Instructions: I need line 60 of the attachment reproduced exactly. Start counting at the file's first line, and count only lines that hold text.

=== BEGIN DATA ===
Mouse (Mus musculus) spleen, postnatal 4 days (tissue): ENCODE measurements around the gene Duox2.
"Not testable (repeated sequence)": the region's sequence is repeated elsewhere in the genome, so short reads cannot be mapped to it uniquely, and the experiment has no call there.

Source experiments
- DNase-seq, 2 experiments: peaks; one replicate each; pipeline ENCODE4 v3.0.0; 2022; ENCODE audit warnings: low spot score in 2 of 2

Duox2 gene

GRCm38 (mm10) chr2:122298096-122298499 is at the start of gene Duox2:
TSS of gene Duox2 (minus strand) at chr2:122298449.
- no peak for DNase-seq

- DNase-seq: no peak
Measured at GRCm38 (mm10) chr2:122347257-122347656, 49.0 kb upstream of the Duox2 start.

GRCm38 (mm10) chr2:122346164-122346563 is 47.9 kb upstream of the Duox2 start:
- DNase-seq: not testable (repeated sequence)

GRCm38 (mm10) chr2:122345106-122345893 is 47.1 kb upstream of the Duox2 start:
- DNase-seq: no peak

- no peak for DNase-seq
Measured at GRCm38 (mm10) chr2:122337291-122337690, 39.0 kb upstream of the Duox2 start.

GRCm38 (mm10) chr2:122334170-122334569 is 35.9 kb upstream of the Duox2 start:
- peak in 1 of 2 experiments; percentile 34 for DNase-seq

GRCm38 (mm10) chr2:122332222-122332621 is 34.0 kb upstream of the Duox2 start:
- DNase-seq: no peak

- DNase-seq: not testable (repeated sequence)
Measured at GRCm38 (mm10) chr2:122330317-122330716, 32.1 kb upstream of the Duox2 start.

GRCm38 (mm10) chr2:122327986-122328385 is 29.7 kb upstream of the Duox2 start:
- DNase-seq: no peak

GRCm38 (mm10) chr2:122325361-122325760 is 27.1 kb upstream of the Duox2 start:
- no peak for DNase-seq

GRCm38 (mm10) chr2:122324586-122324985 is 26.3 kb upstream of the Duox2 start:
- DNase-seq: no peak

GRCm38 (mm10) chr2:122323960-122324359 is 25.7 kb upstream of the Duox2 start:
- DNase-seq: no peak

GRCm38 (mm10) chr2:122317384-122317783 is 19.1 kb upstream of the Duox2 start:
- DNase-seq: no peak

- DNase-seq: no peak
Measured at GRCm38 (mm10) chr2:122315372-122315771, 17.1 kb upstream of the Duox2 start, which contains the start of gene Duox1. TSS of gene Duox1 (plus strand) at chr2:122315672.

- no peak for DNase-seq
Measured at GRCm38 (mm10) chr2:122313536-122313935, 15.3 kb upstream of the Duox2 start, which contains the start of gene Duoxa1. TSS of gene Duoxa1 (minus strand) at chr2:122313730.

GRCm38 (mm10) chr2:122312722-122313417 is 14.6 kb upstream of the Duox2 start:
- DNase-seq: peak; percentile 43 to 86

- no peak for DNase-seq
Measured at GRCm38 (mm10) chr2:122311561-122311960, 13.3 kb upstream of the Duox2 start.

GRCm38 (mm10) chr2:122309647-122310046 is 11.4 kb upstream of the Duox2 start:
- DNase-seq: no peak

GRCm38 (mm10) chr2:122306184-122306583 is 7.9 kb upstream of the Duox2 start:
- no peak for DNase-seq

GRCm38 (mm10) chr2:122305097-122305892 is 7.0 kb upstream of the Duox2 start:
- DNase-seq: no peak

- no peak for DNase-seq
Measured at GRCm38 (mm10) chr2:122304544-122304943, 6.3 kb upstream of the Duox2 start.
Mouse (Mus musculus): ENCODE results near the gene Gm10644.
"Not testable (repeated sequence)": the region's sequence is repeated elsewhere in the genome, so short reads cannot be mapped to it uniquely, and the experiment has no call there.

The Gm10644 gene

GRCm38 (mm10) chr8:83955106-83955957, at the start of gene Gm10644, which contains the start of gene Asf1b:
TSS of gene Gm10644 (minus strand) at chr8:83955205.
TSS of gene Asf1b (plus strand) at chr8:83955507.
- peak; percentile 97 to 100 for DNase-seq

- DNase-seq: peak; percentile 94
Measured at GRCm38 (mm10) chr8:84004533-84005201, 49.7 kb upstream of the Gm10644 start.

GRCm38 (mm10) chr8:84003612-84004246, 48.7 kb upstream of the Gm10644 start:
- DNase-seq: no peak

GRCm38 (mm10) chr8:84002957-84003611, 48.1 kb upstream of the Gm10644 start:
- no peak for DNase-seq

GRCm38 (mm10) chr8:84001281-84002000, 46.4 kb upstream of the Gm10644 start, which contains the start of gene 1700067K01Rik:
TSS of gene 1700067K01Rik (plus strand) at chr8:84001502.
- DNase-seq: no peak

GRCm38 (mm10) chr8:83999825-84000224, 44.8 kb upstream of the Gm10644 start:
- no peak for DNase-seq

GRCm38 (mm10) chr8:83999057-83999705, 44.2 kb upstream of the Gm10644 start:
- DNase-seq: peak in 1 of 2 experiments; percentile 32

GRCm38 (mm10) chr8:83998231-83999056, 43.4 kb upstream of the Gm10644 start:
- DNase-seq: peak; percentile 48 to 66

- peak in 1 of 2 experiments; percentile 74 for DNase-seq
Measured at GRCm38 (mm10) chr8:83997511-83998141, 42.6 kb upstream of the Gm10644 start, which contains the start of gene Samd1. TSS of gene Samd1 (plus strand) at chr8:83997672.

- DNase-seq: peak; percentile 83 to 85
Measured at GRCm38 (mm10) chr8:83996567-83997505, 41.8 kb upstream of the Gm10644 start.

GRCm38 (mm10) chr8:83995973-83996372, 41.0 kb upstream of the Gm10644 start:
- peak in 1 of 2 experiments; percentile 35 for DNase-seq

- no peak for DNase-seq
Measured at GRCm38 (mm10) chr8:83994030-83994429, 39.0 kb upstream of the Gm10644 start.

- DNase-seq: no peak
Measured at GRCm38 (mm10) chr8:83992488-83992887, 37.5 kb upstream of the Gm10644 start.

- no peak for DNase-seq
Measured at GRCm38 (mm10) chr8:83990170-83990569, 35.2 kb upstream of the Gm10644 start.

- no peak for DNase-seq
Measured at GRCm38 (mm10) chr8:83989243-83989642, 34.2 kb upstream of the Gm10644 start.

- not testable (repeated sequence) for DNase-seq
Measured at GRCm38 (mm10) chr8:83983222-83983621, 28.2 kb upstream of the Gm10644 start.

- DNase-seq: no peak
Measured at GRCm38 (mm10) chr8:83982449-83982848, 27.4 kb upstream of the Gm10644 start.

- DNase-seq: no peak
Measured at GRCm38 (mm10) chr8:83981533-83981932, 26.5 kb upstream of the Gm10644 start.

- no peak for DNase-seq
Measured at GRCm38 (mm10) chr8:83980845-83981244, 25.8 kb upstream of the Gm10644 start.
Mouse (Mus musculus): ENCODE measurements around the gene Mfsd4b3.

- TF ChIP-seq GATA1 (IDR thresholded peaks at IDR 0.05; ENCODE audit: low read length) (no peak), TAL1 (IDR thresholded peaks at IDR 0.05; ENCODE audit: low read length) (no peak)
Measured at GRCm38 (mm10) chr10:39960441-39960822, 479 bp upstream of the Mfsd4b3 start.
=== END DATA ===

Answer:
GRCm38 (mm10) chr8:84002957-84003611, 48.1 kb upstream of the Gm10644 start: